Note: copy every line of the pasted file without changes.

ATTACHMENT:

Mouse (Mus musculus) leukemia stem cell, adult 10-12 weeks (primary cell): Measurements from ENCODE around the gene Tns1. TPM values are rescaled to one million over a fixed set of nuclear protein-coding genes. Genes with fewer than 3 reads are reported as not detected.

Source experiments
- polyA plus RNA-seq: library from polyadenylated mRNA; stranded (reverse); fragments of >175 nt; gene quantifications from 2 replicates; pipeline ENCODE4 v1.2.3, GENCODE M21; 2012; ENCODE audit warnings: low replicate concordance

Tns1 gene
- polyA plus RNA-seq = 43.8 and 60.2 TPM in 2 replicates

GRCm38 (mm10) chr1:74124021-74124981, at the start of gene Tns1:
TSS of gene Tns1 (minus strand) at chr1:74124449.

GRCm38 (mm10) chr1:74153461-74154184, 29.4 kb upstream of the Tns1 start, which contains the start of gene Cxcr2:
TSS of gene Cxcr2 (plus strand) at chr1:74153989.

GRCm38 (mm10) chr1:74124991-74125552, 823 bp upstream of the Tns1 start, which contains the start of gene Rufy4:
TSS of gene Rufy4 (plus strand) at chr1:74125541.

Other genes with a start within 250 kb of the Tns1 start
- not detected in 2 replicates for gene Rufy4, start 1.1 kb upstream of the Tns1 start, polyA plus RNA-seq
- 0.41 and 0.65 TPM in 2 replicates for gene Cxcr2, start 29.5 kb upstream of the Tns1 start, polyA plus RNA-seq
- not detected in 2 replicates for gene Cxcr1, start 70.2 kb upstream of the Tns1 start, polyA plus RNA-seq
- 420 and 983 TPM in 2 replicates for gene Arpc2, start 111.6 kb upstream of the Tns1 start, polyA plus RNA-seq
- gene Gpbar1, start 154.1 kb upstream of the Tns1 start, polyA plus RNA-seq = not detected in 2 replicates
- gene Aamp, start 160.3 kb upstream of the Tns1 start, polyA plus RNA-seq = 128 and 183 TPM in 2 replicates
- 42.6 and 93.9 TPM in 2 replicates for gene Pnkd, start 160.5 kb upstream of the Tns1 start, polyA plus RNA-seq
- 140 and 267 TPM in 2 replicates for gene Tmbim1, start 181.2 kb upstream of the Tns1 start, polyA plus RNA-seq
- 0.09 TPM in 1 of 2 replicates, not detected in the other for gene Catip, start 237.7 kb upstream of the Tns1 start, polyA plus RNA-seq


Mouse (Mus musculus) leukemia stem cell, adult 10-12 weeks (primary cell): Measurements from ENCODE around the gene Tns1. TPM values are rescaled to one million over a fixed set of nuclear protein-coding genes. Genes with fewer than 3 reads are reported as not detected.

Source experiments
- polyA plus RNA-seq: library from polyadenylated mRNA; stranded (reverse); fragments of >175 nt; gene quantifications from 2 replicates; pipeline ENCODE4 v1.2.3, GENCODE M21; 2012; ENCODE audit warnings: low replicate concordance

Tns1 gene
- polyA plus RNA-seq = 43.8 and 60.2 TPM in 2 replicates

GRCm38 (mm10) chr1:74124021-74124981, at the start of gene Tns1:
TSS of gene Tns1 (minus strand) at chr1:74124449.

GRCm38 (mm10) chr1:74153461-74154184, 29.4 kb upstream of the Tns1 start, which contains the start of gene Cxcr2:
TSS of gene Cxcr2 (plus strand) at chr1:74153989.

GRCm38 (mm10) chr1:74124991-74125552, 823 bp upstream of the Tns1 start, which contains the start of gene Rufy4:
TSS of gene Rufy4 (plus strand) at chr1:74125541.

Other genes with a start within 250 kb of the Tns1 start
- not detected in 2 replicates for gene Rufy4, start 1.1 kb upstream of the Tns1 start, polyA plus RNA-seq
- 0.41 and 0.65 TPM in 2 replicates for gene Cxcr2, start 29.5 kb upstream of the Tns1 start, polyA plus RNA-seq
- not detected in 2 replicates for gene Cxcr1, start 70.2 kb upstream of the Tns1 start, polyA plus RNA-seq
- 420 and 983 TPM in 2 replicates for gene Arpc2, start 111.6 kb upstream of the Tns1 start, polyA plus RNA-seq
- gene Gpbar1, start 154.1 kb upstream of the Tns1 start, polyA plus RNA-seq = not detected in 2 replicates
- gene Aamp, start 160.3 kb upstream of the Tns1 start, polyA plus RNA-seq = 128 and 183 TPM in 2 replicates
- 42.6 and 93.9 TPM in 2 replicates for gene Pnkd, start 160.5 kb upstream of the Tns1 start, polyA plus RNA-seq
- 140 and 267 TPM in 2 replicates for gene Tmbim1, start 181.2 kb upstream of the Tns1 start, polyA plus RNA-seq
- 0.09 TPM in 1 of 2 replicates, not detected in the other for gene Catip, start 237.7 kb upstream of the Tns1 start, polyA plus RNA-seq